The Party is a small private party held for political party member Kristin Scott Thomas, just appointed (elected?) minister of health – so I thought there’d be more political stuff, but if so, I missed it. The seven people onscreen represent five couples, only two of which are still – tentatively – still together at the end, with an offscreen eighth participant (it’s us! we’re implicated!) possibly about to get murdered in the final shot.

Kristin’s husband Timothy Spall acts comatose for half the film (amusingly so – he’s the most magnetic actor here, usually because he’s doing the least), finally blurts out that he’s been given a death sentence by his doctor and is leaving his wife to spend the rest of his short life with his girlfriend, the wife of Cillian Murphy, a coked-up banker who arrived with a gun to kill Spall having just found out of the affair. Emily Mortimer is pregnant with triplets, and her partner Cherry Jones seems hesitant about parenthood. Cherry also once slept with Spall (over 30 years ago, big deal). KST’s best friend Patricia Clarkson sits on the sidelines sniping at everyone, especially her soon-to-be-ex boyfriend Bruno Ganz, a weirdo “whole body healer”. And this is all… too much. Too many revelations and coincidences and big collisions for a 70-minute movie to contain without seeming overly contrived. Potter and her overqualified cinematographer Aleksei Rodionov shoot some striking black-and-white images in the intro, then there’s no time for more, since they’ve gotta run around following the actors’ mayhem. At least the actors don’t devolve into hysterics, so the thing holds up better than these things sometimes do.

After a light opening scene, we’re suddenly plunged into a street protest that turns violent, in high-color, stuttery shaky-cam. The filmmaker follows protests against Congo’s presidential government (which promised open elections but keeps postponing), primarily following three young guys. Christian is a fiery youth leader. Ben returns from exile, shares his individual ideas with the protest organizations. Jean-Marie was captured and tortured by the secret police, recently released. They have the same goals, just don’t always agree on tactics, and they’re getting nowhere but always feel like they’re close. All their hopes are pinned on an aging Lumumba-era politician – this is who they’d vote for, though his own positions in the present day aren’t clear. At the end of filming, Ben’s back in exile, Jean-Marie is nabbed again, and their politician has died, but the struggle goes on. This year at True/False we saw more than one movie that puts the film crew and their subjects in harm’s way, but this is the one where you feel it the most urgently.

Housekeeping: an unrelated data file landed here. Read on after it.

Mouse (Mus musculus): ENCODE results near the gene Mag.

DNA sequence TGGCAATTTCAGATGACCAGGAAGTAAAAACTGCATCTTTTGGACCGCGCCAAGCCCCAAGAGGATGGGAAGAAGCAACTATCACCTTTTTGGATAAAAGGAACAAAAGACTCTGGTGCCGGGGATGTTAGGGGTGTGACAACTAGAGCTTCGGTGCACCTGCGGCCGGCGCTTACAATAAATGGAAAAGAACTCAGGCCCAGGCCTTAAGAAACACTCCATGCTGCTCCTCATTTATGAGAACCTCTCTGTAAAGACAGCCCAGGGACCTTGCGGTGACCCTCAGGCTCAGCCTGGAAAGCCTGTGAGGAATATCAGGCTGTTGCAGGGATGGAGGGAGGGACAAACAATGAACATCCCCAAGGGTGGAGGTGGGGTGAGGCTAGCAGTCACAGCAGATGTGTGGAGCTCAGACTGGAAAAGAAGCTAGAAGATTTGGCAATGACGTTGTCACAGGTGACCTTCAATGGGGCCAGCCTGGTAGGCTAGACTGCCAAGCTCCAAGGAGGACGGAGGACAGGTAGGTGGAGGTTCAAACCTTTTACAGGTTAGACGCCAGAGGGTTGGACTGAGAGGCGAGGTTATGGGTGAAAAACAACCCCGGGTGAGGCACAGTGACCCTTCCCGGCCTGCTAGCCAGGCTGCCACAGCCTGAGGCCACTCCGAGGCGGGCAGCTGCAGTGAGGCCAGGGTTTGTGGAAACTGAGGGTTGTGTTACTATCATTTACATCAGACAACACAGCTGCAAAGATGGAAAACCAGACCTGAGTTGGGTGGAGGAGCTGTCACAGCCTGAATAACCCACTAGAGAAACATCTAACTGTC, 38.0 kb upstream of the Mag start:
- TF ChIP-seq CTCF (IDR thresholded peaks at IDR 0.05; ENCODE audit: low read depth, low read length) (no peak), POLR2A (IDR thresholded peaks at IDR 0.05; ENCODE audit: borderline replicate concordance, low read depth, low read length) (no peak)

Vadim Rizov in Filmmaker:

Preparations alternate with regular counterpushes of violence, the feeling that something must be done repeatedly butting up against the reality when attempts are made and nothing changes. This is not an excuse to just give up, simply a record of grim odds. Towards the end, we see one subject, bullhorn in hand, dropping truth in the middle of a market, but no one’s listening — they all have shopping to do, and lending an ear might be dangerous anyway. It’s a brilliant micro-image for the oft-futility and necessity of activism; a title card tells us elections delayed in December 2017 were delayed once again in December 2018. That date has yet to come, but a colleague noted the particular poignancy that the card will probably be true by then.

Catching up… I watched this three weeks ago, and the only note I took says:

Unfun intellectual/political word games

Obviously it’s a complicated (if unfun) movie, so a one-line review will not do. This is where my lack of biographical knowledge on Godard (and lack of interest in 1960’s politics) holds me back, because this feels like an escalation of ideas about consumerism and radicalism and societal ills from 2 or 3 Things and Weekend… but it also feels like a parody, its characters deluded comic-book Mao radicals. This doesn’t seem right, since the ideals of our main characters seem similar to Godard’s own, in his later, more boring works.

Feels like we spend forever in the primary-color apartment with young commies Jean-Pierre Leaud, Juliet Berto (her first year in film) and Anne Wiazemsky (star of Au Hasard Balthazar the year before). But there’s also an assassination attempt, a guy exiled from the group, suicide, some fun self-reflexivity, and an endless train conversation with a philosophy professor. Literature references abound, apparently, and name-dropping of Katy’s favorite theorists.

Played Venice the year Belle de Jour won, tying China is Near for a jury prize.

“Why don’t you pass the time by playing a little solitaire?”

Brilliant visual display of espionage, duplicity, politics and memory (real and false), with at least five perfect performances, but the one who towers above them all is Angela Lansbury as a power-hungry politician’s-wife.